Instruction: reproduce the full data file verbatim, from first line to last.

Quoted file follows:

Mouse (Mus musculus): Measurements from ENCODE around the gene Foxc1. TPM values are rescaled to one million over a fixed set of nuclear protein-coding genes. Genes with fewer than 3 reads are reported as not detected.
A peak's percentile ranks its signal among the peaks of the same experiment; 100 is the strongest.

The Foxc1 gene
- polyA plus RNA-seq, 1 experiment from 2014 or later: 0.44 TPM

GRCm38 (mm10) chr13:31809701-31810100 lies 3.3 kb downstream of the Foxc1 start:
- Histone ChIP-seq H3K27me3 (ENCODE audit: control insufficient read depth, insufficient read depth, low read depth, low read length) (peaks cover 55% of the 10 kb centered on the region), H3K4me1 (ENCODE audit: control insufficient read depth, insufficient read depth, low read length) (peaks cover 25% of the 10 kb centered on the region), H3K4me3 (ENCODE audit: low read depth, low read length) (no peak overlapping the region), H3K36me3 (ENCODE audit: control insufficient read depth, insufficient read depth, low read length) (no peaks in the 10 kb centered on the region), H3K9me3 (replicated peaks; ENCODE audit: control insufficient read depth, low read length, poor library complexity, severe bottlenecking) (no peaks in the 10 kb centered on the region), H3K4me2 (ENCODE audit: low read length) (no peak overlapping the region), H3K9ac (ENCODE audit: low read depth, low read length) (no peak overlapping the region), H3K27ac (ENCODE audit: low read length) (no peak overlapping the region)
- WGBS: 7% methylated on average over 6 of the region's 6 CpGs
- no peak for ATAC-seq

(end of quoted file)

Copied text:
Mouse (Mus musculus): Measurements from ENCODE around the gene Foxc1. TPM values are rescaled to one million over a fixed set of nuclear protein-coding genes. Genes with fewer than 3 reads are reported as not detected.
A peak's percentile ranks its signal among the peaks of the same experiment; 100 is the strongest.

The Foxc1 gene
- polyA plus RNA-seq, 1 experiment from 2014 or later: 0.44 TPM

GRCm38 (mm10) chr13:31809701-31810100 lies 3.3 kb downstream of the Foxc1 start:
- Histone ChIP-seq H3K27me3 (ENCODE audit: control insufficient read depth, insufficient read depth, low read depth, low read length) (peaks cover 55% of the 10 kb centered on the region), H3K4me1 (ENCODE audit: control insufficient read depth, insufficient read depth, low read length) (peaks cover 25% of the 10 kb centered on the region), H3K4me3 (ENCODE audit: low read depth, low read length) (no peak overlapping the region), H3K36me3 (ENCODE audit: control insufficient read depth, insufficient read depth, low read length) (no peaks in the 10 kb centered on the region), H3K9me3 (replicated peaks; ENCODE audit: control insufficient read depth, low read length, poor library complexity, severe bottlenecking) (no peaks in the 10 kb centered on the region), H3K4me2 (ENCODE audit: low read length) (no peak overlapping the region), H3K9ac (ENCODE audit: low read depth, low read length) (no peak overlapping the region), H3K27ac (ENCODE audit: low read length) (no peak overlapping the region)
- WGBS: 7% methylated on average over 6 of the region's 6 CpGs
- no peak for ATAC-seq